Found in the Bull family cemetery, Anglican chapel, St. Helena barrier island.
Both the Bull and Heyward families are found throughout Charleston and South Carolina history. In Charleston several of the larger manor houses were owned by family members. They were plantation owners here until the union army came up through Georgia.
Many barrier islands were abandoned ahead of the army’s arrival.
Brig-General Ripley did just about anything a man of his time could do. He was a General in the southern CSA army, but that is just a piece. I have seen his grave site numerous times but never really researched him.
Born in Worthington, Ohio, moved to New York when young
Attended West Point with Ulysses S. Grant, William B. Franklin, Samuel G. French and Franklin Gardner. Two served as prominent Generals in the Union Army, the other two Generals in the CSA.
Served in the Mexican American War in most every important battle. He later wrote 2 volumes of well known history of the war.
He was engaged in the Second Seminole War in Florida in 1849, where again he saw combat.
Served the US Army in Charleston SC, marrying into the families of Charleston, and the USA, founders.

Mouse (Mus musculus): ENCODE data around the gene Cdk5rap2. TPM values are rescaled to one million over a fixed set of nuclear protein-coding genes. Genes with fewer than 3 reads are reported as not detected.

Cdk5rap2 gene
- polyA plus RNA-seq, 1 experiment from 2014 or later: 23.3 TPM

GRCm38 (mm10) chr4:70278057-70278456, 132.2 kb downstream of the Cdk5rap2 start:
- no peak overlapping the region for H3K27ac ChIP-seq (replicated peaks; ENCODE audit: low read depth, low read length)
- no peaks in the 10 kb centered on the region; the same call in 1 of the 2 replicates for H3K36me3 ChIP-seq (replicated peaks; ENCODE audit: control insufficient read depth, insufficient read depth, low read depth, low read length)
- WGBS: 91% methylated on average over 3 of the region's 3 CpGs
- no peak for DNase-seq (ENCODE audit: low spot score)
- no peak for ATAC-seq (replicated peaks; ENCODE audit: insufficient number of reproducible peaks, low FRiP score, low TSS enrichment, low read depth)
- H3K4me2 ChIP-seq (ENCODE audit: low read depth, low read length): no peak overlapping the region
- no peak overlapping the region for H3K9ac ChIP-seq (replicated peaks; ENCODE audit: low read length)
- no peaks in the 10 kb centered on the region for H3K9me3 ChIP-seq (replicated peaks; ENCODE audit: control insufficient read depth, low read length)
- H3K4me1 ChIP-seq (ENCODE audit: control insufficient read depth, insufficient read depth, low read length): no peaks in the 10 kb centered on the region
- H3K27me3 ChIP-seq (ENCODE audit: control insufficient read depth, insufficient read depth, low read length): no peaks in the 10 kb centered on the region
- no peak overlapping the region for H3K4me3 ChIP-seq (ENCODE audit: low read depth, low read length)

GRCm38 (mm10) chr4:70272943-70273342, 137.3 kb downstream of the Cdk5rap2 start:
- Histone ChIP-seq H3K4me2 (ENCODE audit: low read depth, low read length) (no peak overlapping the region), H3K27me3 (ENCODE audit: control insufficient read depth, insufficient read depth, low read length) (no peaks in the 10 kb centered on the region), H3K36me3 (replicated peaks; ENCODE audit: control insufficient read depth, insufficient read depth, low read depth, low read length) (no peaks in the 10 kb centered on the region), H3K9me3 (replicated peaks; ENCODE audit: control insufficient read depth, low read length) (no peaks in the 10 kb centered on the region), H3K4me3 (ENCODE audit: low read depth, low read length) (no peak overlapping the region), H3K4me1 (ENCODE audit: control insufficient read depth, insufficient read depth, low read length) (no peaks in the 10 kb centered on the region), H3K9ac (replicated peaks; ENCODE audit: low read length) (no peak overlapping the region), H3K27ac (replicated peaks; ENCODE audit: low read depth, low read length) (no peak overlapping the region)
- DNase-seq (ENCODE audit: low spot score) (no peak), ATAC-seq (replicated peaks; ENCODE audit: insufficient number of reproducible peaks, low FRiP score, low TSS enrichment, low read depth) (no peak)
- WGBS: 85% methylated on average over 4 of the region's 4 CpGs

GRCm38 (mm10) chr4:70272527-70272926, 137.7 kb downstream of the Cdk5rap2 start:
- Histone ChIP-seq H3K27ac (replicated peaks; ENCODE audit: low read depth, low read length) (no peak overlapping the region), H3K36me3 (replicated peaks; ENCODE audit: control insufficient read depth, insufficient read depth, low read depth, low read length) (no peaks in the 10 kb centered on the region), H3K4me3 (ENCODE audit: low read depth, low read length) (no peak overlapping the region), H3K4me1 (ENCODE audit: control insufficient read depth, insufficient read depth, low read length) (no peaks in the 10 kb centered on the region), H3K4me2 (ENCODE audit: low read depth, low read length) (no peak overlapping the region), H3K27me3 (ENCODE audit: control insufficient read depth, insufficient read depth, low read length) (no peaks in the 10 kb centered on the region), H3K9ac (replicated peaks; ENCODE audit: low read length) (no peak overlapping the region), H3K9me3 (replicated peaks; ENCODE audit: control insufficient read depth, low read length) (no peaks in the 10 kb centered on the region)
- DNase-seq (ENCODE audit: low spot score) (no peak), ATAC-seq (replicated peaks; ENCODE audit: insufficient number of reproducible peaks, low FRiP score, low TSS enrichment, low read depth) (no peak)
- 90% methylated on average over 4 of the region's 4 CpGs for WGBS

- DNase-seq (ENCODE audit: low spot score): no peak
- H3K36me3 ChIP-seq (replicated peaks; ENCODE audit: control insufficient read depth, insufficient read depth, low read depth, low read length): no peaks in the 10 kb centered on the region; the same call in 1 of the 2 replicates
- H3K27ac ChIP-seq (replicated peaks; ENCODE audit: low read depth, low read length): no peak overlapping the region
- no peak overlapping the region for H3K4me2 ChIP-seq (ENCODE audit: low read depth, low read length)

From 1853–1854 he was the publisher of the Baltimore Daily American Times.
He directed the bombardment of Fort Sumter in Charleston Harbor on April 13, 1861 starting the US Civil War.
After the war, Ripley went abroad and resided in England for over twenty years.
In the late 1880’s he moved back to NYC where he died.
In 1887 he was buried in the (old) Magnolia Cemetery in Charleston, South Carolina.
These are just the highlights of his life.
He lived, worked, and fought wars all around the world… in the 1800’s.
There are still the remains of several ‘chapels of ease’ around rural South Carolina. Some are almost gone, this one is in better shape.
The Anglican chapel was constructed in 1740 by planters on Saint Helena Island as a chapel of ease for parishioners who had difficulty traveling to worship at the main parish church in Beaufort, South Carolina. The ruins were added to the National Register of Historic Places in 1988.
Wrought Iron fencing was used extensively in the first cemeteries. Traditionally burials were in graveyards until the mid 1800’s. A growing population and pandemics (yep, nothing new) filled church yards beginning the need for the cemetery.
Gothic and Victorian styles can still be found but time is rusting them away.
Magnolia Umbra Plantation / Magnolia Cemetery, Charleston, South Carolina.